This blog aims to provide a comprehensive overview of diabetic retinopathy, focusing on the initial symptoms and stages of the disease.
Estimates for the UK are that the number of people with Type 2 diabetes will rise to 5.5 million people by 2030, affecting almost 9% of the population.
Risk factors include being overweight, ethnicity, family history and diet quality. The number of people who are overweight around the middle is increasing and, with this, their risk of developing Type 2 diabetes increases. Type 2 is the type usually adult onset and is controlled by diet and tablets. Type 1 is in younger individuals and is treated with insulin.
Both diabetes Type 2 and Type 1 are on the increase, with ever younger people becoming affected. With diabetes comes eventual cardiovascular and eye problems, particularly if the weight, blood sugar levels and blood pressure are not kept under strict control. The eye signs often go undetected for many years and gradually creep upon the unsuspecting diabetic. If you have diabetes, you are at risk of diabetic retinopathy, and the longer you are diabetic, the greater the risk.
Diabetic retinopathy is a serious complication of diabetes that affects the eyes, specifically the retina. It is essential to understand this condition’s early signs and stages to seek timely medical intervention and prevent vision loss.
Diabetic retinopathy is a progressive eye disease caused by damage to the blood vessels in the retina. The retina is a thin layer of tissue located at the back of the eye, responsible for converting light into electrical signals that are transmitted to the brain for visual interpretation. Diabetes, particularly when poorly controlled, can lead to high levels of blood sugar, which can damage the small blood vessels supplying the retina.
In the early stages, diabetic retinopathy may not exhibit any noticeable symptoms. However, there are some initial signs that individuals should be aware of, including:
Diabetic retinopathy progresses through four stages, each with distinct characteristics:
In this initial stage, microaneurysms, small bulges in the blood vessels, appear on the retina. These may leak blood or fluid, causing the retinal tissue to swell. Many patients with Type 2 diabetes have small microvascular changes whoch need to be detected.
As the disease advances, the blood vessels that nourish the retina may become blocked, leading to inadequate blood supply. The retina sends signals to the body to grow new blood vessels. People with both Type 1 and Type 2 diabetes can reach this stage.
In this stage, a significant number of blood vessels become blocked, depriving the retina of oxygen. Consequently, the retina may signal the body to generate even more new blood vessels. This predominantly affects people with Type 1 diabetes.
This is the most advanced stage, marked by the growth of fragile and abnormal blood vessels. These vessels are prone to leakage and can cause severe damage to the retina, leading to vision loss. This predominantly affects people with Type 1 diabetes.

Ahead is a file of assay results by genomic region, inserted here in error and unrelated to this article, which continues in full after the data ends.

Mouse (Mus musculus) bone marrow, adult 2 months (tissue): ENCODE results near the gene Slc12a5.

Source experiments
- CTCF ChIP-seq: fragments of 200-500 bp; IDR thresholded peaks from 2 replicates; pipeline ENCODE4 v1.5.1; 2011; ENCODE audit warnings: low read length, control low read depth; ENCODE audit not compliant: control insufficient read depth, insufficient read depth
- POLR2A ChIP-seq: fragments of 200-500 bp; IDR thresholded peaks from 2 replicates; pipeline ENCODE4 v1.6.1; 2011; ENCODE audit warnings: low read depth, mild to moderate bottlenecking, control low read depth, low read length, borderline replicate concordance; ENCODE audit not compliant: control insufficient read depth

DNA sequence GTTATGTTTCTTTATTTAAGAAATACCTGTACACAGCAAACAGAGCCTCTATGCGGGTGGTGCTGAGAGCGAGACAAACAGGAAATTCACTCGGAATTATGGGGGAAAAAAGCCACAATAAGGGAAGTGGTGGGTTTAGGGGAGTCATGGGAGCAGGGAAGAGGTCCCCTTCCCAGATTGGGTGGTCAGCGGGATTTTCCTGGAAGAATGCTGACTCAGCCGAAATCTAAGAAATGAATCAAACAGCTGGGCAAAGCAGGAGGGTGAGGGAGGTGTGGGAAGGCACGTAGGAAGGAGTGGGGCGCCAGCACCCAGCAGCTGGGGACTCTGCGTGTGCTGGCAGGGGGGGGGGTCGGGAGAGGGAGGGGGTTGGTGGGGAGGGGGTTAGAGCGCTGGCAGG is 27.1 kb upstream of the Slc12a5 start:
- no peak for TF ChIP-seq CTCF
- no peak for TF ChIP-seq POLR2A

If you experience any of the above-mentioned symptoms, or suspect you may have diabetic retinopathy, it is crucial to seek prompt medical attention. Early detection allows for timely intervention, reducing the risk of vision loss. An ophthalmologist with a special interest in the retina can perform a comprehensive eye examination, including the dilation of pupils and imaging diagnostic tests to evaluate the retina’s condition.
Understanding the early signs and stages of diabetic retinopathy is vital for individuals with diabetes to safeguard their vision. Regular eye exams, along with effective diabetes management, are essential in preventing and managing this potentially sight-threatening condition. By recognising the initial symptoms and seeking appropriate medical care, individuals can take proactive steps towards preserving their visual health and overall.
If you have diabetes, type 1 or 2, you should look after your retina by having a Retinal Diagnostic Screening at Clinica London by one of our dedicated Retinal Specialists; Professor Michel Michalides, Ms Evgenia Anikina, Mr Julian Robins and Ms Stacey Strong. They will carry out the necessary imaging, laser treatment, intravitreal injection or vitrectomy surgery.
It is important for individuals with diabetes to have regular eye examinations by an ophthalmologist retinal specialist to detect and manage diabetic retinopathy in its early stages. Maintaining good blood sugar control, managing blood pressure and cholesterol levels, adopting a healthy lifestyle, and avoiding smoking can help reduce the risk and slow the progression of diabetic retinopathy.
Remember, if you or someone you know has diabetes, it is important to regularly monitor blood sugar levels and undergo regular eye and retina examinations to detect and manage diabetic retinopathy at the earliest stage possible.
In order to make an appointment to see one of Clinica London´s Retinal Specialists, call 020 7935 7990